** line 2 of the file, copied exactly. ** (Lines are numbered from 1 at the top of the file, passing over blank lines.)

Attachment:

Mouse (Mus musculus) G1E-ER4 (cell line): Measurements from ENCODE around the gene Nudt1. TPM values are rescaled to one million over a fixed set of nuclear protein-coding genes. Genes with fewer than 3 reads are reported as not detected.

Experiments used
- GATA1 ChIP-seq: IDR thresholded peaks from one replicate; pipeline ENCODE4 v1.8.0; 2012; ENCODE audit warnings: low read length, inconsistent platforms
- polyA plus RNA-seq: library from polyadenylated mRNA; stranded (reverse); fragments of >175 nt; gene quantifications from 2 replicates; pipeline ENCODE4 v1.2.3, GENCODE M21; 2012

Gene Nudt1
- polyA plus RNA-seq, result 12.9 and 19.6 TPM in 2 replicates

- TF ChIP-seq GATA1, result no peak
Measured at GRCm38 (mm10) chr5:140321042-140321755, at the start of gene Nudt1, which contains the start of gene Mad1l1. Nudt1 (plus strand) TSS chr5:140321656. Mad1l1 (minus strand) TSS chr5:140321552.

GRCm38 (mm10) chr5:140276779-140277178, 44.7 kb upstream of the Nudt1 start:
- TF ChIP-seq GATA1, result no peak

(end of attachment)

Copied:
Experiments used